Why did this prime Yellowknife real estate sell for $1 and promises?

Time to start asking some hard questions about the tattered state of our economy and what we can do to turn it around

Symptoms of a failing economy

We in Yellowknife don’t really know anything about addictions in the small communities and we figure the best thing is to put people on an airplane and send them south to get fixed up and then we bring them back to the same place they left.

In 2013, MLA Tom Beaulieu, from the small community of Fort Resolution, as health minister said: Why don’t we ask the people what they want so we can tackle these problems. The people listed some of the things they wanted but the mainly said let’s begin with On-The-land healing! No On-The-Land healing happened.

If we follow through with the recommendations of Beaulieu’s forum, we will be providing healing options in the communities which will take the pressure off Yellowknife’s streets, our emergency rooms, and hospital wards, not to mention police, courts and correctional institutions.

Person asleep on streets of downtown Yellowknife, a too common occurrence.
It’s hard to ignore people sleeping on our streets and working out their wellness and homeless problems on the streets. Families don’t ignore it, they stay away from downtown. Other people are leaving town which is why our population is flat.

Difficulty Getting Daycare Hurts Families And Northern Economy​

Making daycares more affordable, as the federal government has done, is a good thing.

Lower fees make it easier for the families that presently have daycare. It also gives more families the option for one or both to work contributing to the economy.

But such benefits are greatly reduced if the GNWT isn’t able to match the affordable with accessibility to daycare space and the people to work in them. That’s where it falls apart.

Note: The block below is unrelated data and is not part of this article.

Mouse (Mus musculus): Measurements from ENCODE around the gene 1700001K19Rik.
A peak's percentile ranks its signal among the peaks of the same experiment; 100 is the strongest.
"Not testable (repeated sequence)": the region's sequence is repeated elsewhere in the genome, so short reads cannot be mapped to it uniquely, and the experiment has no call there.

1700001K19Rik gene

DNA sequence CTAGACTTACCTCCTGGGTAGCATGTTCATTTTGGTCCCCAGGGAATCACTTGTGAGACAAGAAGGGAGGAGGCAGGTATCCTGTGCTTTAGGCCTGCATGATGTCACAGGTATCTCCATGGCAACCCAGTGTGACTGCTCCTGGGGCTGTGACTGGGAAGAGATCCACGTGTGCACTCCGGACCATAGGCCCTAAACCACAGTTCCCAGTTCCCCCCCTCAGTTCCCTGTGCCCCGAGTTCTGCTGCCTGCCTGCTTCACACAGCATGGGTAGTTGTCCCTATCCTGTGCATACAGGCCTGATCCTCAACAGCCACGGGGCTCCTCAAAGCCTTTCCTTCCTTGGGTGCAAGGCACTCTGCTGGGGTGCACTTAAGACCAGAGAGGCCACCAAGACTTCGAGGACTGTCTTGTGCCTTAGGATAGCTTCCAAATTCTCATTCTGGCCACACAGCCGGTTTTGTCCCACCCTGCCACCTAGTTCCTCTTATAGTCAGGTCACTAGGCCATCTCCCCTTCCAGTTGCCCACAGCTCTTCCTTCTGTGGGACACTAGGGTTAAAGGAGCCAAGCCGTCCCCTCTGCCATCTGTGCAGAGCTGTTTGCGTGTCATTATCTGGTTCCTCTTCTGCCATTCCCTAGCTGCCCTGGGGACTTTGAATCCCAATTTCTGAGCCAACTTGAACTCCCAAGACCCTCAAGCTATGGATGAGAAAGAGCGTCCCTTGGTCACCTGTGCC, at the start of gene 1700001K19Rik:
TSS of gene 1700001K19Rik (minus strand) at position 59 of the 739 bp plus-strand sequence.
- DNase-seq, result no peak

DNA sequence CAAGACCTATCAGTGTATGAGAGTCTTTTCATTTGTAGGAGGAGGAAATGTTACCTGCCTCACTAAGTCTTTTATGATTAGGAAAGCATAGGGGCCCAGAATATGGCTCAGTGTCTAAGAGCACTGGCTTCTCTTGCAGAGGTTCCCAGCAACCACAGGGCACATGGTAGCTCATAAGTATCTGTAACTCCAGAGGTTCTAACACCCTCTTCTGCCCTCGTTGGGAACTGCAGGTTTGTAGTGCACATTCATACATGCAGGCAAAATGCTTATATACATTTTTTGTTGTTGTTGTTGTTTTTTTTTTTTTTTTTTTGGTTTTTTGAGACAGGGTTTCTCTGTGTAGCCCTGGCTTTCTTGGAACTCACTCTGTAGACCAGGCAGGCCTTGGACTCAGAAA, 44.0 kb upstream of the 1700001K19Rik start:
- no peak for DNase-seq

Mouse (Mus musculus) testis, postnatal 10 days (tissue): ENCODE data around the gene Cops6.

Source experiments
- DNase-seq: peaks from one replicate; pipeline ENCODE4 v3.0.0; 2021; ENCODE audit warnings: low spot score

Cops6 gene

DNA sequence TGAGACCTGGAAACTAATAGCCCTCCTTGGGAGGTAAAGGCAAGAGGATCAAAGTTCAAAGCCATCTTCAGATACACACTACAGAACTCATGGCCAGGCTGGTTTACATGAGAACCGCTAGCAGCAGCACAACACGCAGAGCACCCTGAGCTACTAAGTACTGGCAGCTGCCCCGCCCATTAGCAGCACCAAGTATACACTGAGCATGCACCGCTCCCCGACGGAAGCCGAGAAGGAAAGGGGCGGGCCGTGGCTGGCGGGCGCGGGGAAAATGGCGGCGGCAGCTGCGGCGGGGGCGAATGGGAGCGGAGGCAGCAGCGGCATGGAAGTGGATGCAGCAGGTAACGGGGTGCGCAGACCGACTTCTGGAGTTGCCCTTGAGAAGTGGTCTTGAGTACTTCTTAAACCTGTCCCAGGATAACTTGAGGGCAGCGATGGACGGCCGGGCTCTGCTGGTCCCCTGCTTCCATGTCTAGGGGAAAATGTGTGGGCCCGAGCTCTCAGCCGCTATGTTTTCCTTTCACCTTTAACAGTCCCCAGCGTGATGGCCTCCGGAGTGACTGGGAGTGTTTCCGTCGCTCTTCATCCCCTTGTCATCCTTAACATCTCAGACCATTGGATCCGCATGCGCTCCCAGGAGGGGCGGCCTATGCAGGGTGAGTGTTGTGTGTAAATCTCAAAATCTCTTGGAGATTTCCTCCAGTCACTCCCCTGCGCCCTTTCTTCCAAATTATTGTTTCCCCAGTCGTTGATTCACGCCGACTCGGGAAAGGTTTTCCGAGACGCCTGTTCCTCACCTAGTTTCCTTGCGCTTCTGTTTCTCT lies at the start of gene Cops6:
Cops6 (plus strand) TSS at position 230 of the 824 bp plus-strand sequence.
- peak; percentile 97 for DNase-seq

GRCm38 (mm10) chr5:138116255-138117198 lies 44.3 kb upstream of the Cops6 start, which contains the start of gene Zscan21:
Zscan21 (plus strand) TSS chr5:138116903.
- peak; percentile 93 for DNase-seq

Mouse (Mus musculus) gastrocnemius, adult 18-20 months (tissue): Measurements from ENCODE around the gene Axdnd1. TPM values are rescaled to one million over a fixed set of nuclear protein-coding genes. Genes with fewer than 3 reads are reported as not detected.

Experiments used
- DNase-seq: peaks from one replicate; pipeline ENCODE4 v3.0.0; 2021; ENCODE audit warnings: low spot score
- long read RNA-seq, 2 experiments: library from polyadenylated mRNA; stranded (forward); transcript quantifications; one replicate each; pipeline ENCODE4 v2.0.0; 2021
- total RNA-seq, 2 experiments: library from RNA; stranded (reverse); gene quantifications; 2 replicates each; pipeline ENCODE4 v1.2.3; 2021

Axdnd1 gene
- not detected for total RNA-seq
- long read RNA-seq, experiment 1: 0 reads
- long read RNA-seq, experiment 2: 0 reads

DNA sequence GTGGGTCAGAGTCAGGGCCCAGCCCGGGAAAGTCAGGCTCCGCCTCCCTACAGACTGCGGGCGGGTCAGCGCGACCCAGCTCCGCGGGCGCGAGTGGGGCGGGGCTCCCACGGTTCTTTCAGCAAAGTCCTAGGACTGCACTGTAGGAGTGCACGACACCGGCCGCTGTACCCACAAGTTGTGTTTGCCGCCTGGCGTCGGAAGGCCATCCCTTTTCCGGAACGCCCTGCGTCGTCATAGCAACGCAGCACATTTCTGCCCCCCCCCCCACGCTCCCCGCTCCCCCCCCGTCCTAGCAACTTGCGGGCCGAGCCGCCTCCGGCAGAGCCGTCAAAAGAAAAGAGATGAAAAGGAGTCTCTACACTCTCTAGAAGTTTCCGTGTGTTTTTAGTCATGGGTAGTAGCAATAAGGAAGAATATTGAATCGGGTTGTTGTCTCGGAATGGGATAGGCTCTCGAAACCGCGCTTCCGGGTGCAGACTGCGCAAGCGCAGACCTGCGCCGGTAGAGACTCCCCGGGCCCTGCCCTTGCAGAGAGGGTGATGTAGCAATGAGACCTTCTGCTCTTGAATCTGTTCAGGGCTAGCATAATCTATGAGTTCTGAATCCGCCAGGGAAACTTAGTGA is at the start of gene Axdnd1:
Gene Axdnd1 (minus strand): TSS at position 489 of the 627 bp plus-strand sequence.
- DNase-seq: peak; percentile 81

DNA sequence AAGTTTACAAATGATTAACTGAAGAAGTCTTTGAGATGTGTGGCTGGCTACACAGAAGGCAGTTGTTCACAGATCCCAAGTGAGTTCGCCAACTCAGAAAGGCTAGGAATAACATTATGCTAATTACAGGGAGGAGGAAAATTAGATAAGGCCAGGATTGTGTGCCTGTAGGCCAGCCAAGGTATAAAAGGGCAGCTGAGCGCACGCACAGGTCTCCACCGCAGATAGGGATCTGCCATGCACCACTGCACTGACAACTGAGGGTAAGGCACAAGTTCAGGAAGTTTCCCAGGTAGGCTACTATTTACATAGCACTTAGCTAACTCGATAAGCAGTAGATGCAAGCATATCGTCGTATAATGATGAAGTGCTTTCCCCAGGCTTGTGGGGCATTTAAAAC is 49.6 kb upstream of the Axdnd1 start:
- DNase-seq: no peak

Kids at daycare

Stores, Restaurants, Retailers Struggle To Hire And Retain Staff​

Too often BIG government hurts the people and economy it aims to serve. I witnessed this as a business person in the marketing business in Yellowknife.

Yellowknife once had a robust advertising and graphic arts industry, with four or five robust agencies employing dozens of people. The decision was made to do the designing and marketing in-house, which led to the government hiring those same people. So the GNWT grew at the expense of those local businesses which reduced the private sector and services offered for hire in the city.

GNWT wages and benefits are the envy of workers in the private sector. Turnover is high. What can be done about that? A good starting point is acknowledging it’s a problem for a government pledging to help grow the economy.

4. Northern Tradespeople

Scarcity Of Trades For Home Repair And Maintenance​

The cost of building a home in Yellowknife is scary enough. Even scarier is having your furnace stop working in -40 on a Friday night of a long weekend. 

Getting tradespeople in the North is little different than attracting doctors and nurses. Tradespeople are in short supply but are just as necessary. Our local plumbing, heating, and construction companies are always going flat out. They provide good service but they have difficulty finding and retaining staff like every other business. We risk burning them out. One day we may make that call at -40 and find no one answers.

What can a government do? Produce apprentices. Aurora College has a range of trades training but are we getting any results?